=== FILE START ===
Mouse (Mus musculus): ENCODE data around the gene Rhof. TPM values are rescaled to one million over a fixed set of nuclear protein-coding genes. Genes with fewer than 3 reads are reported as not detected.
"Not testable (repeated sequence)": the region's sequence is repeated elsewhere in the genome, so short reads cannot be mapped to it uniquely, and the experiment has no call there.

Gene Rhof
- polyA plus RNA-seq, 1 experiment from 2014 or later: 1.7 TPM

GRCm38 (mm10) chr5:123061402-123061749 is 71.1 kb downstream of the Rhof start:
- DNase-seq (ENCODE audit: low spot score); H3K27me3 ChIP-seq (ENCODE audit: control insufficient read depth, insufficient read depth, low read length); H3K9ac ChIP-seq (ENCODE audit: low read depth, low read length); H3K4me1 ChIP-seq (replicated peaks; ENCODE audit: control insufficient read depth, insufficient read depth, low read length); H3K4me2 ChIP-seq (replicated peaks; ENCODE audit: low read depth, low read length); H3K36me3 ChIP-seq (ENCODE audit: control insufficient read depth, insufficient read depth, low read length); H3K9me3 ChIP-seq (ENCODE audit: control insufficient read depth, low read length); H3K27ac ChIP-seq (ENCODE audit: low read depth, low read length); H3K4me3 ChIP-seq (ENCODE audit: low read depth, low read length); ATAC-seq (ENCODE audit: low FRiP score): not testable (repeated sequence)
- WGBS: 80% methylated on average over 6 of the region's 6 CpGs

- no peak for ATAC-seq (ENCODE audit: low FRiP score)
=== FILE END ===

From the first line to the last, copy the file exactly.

Mouse (Mus musculus): ENCODE data around the gene Rhof. TPM values are rescaled to one million over a fixed set of nuclear protein-coding genes. Genes with fewer than 3 reads are reported as not detected.
"Not testable (repeated sequence)": the region's sequence is repeated elsewhere in the genome, so short reads cannot be mapped to it uniquely, and the experiment has no call there.

Gene Rhof
- polyA plus RNA-seq, 1 experiment from 2014 or later: 1.7 TPM

GRCm38 (mm10) chr5:123061402-123061749 is 71.1 kb downstream of the Rhof start:
- DNase-seq (ENCODE audit: low spot score); H3K27me3 ChIP-seq (ENCODE audit: control insufficient read depth, insufficient read depth, low read length); H3K9ac ChIP-seq (ENCODE audit: low read depth, low read length); H3K4me1 ChIP-seq (replicated peaks; ENCODE audit: control insufficient read depth, insufficient read depth, low read length); H3K4me2 ChIP-seq (replicated peaks; ENCODE audit: low read depth, low read length); H3K36me3 ChIP-seq (ENCODE audit: control insufficient read depth, insufficient read depth, low read length); H3K9me3 ChIP-seq (ENCODE audit: control insufficient read depth, low read length); H3K27ac ChIP-seq (ENCODE audit: low read depth, low read length); H3K4me3 ChIP-seq (ENCODE audit: low read depth, low read length); ATAC-seq (ENCODE audit: low FRiP score): not testable (repeated sequence)
- WGBS: 80% methylated on average over 6 of the region's 6 CpGs

- no peak for ATAC-seq (ENCODE audit: low FRiP score)